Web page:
Abstract: Homoallylic amines are common intermediates in the synthesis of a wide variety of chiral, nitrogen-containing compounds, and imine allylation represents an attractiv approach for their construction. We have developed a one-pot, catalytic, enantioselective method for the preparation of homoallylic N-Boc amines directly from acetals, circumventing the requirement for imine synthesis in a separate step. The combination of chiral thioureas, trialkylsilyl triflates and N-Boc carbamate enables the in situ generation of iminium ions, which undergo nantioselective trapping by allylsilane nucleophiles with superb selectivity for iminium allylation over oxocarbenium allylation. Aromatic aldehyde derivatives possessing a variety of functionalities and substitution patterns were found to yield homoallylic amines in excellent levels of enantiomeric enrichment. The method can also be extended to a cyclohexenyl-derived acetal, showing promise for expanding the scope beyond aromatic substrates Experimental and computational investigations suggest an anchoring hydrogenbonding interaction between the aldiminium and the amide of the catalyst, and a key, enantiodifferentiating interaction between the R substituent of the iminium and the pyrenyl moiety of 1a. Both experimental and computational evidence indicate that this key interaction is primarily dispersive, highlighting the versatility of these catalytic scaffolds.
10:10-10:30 Graduate Student/Postdoctoral Talk: "Stereochemical Control Yields Mucin Mimetic Polymers"
Austin Kruger, Graduate Student, Kiessling Group, Massachusetts Institute of Technology
Abstract: Mucins are high molecular weight O-glycoproteins that constitute mucus barriers. These macromolecules adopt linear conformations that display multiple glycans —a key to their ability to block microbial virulence phenotypes. Glycosylation is critical to mucin function, yet the precise characteristics of mucins that give rise to their advantageous biological activities are unknown. To probe the basis of mucin activity, we sought to mimic the morphology, glycosylation, and virulence inhibition of mucin with a glycopolymer. We generated a series of polymers using ring-opening metathesis polymerization (ROMP), exploiting its functional group tolerance and its exquisite control over polymer structure. Depending on the catalyst, we generated substituted norbornene-derived polymers containing either cis or trans alkenes predominantly. A conformational analysis of the polymers based on allylic strain suggested that cis- rather than trans-poly(norbornene) glycopolymers would adopt linear structures that mimic mucins. Atomic force microscopy analysis of our polymers and natively purified Muc2, Muc5AC, and Muc5B mucins revealed that cispolymers adopt extended, mucin-like structure. The cis-polymers retained this structure in solution. Consistent with mucin’s linear morphology, cisglycopolymers were more potent binders of a bacterial virulence factor, cholera toxin, than were trans-polymers. Our findings highlight the importance of the polymer backbone in the design of mucin surrogates, and underscore the significance of the extended mucin backbone for inhibiting virulence.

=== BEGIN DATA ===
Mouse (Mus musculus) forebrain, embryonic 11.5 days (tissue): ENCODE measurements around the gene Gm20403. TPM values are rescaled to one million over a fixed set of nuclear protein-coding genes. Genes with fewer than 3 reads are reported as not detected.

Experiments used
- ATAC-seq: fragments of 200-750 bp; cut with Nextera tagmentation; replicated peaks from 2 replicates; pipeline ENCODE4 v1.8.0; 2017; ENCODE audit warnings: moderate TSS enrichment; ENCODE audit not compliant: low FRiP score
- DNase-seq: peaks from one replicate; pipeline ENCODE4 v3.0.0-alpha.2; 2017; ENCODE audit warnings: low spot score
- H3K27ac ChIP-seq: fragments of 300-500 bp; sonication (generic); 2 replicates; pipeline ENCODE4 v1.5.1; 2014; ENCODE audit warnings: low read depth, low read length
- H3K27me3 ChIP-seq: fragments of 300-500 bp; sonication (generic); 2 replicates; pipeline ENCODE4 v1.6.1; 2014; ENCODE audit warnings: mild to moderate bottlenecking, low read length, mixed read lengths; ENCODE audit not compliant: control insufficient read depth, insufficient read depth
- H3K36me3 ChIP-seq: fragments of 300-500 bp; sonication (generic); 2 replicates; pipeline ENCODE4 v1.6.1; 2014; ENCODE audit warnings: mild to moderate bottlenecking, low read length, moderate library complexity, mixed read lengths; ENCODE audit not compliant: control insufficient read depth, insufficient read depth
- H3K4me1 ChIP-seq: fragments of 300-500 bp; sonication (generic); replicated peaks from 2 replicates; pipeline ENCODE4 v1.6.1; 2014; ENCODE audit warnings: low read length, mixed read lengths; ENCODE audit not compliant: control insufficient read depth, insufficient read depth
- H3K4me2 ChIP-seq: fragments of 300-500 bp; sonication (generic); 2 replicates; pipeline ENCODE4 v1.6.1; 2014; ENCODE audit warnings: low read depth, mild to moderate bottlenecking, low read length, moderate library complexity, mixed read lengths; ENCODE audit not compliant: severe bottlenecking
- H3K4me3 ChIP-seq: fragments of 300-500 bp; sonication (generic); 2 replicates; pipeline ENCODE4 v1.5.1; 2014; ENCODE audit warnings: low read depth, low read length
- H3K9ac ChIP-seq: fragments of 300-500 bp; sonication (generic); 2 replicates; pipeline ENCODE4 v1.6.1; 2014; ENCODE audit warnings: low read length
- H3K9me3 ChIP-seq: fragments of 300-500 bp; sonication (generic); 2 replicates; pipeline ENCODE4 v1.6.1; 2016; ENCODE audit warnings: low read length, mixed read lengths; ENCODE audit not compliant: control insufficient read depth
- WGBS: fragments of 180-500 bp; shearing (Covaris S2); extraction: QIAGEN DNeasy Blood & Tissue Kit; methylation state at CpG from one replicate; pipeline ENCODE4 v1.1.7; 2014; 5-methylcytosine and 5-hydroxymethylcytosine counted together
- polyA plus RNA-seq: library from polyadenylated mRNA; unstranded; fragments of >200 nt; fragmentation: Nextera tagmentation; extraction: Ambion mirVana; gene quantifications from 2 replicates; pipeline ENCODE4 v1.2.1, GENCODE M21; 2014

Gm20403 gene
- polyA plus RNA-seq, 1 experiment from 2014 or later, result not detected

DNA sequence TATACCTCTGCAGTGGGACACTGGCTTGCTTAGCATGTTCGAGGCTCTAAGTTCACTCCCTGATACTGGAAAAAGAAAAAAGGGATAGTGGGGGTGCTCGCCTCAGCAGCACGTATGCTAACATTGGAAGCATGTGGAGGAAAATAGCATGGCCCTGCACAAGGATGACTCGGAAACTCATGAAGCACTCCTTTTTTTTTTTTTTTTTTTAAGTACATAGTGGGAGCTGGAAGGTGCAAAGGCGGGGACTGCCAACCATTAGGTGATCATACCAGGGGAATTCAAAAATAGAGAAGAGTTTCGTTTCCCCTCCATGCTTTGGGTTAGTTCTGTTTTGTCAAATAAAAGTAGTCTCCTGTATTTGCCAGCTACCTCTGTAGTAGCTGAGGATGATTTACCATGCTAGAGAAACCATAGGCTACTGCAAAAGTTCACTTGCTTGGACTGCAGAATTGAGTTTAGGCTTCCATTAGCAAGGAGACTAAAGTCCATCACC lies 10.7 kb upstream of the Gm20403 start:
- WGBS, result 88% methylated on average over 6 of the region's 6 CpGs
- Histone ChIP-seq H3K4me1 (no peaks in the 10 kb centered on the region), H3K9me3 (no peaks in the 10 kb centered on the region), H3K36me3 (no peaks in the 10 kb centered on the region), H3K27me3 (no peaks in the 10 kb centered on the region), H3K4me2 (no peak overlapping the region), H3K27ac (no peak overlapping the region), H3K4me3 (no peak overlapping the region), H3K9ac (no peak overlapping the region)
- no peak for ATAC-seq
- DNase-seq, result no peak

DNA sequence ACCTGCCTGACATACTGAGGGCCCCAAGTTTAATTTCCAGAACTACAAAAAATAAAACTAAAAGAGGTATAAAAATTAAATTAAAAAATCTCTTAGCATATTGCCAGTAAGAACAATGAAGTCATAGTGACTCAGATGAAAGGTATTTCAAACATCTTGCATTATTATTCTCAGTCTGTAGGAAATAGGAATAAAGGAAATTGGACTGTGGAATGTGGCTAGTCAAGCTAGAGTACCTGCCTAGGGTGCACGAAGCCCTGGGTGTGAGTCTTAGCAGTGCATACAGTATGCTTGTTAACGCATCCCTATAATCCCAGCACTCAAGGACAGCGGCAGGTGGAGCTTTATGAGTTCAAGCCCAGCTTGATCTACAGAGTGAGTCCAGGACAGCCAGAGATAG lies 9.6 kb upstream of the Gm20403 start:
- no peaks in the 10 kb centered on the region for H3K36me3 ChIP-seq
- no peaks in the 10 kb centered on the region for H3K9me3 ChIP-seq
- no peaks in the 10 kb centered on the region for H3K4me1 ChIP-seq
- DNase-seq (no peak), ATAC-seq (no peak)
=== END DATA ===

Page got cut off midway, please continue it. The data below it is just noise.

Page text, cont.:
10:45 Academic Keynote Seminar: "Shining light on the dark matter of natural products: Structure and function of colibactin"
Seth Herzon, Professor of Chemistry, Yale University
12:45pm Afternoon Chair’s Remarks
Alison Wendlandt, Assistant Professor, MIT
12:50-1:10 Graduate Student/Postdoctoral Talk: "Labeling Preferences of Diazirines used in Photoaffinity Labeling"
Alexander West (he/him), Graduate Student, Woo Group, Harvard University